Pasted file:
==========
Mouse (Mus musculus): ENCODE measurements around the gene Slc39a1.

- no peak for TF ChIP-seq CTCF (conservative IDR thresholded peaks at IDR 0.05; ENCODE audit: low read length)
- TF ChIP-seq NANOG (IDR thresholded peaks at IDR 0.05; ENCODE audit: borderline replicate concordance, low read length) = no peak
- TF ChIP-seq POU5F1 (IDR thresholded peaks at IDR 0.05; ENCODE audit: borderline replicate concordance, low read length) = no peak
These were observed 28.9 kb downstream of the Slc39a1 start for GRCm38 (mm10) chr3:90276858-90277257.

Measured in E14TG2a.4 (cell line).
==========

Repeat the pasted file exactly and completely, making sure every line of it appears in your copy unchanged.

Mouse (Mus musculus): ENCODE measurements around the gene Slc39a1.

- no peak for TF ChIP-seq CTCF (conservative IDR thresholded peaks at IDR 0.05; ENCODE audit: low read length)
- TF ChIP-seq NANOG (IDR thresholded peaks at IDR 0.05; ENCODE audit: borderline replicate concordance, low read length) = no peak
- TF ChIP-seq POU5F1 (IDR thresholded peaks at IDR 0.05; ENCODE audit: borderline replicate concordance, low read length) = no peak
These were observed 28.9 kb downstream of the Slc39a1 start for GRCm38 (mm10) chr3:90276858-90277257.

Measured in E14TG2a.4 (cell line).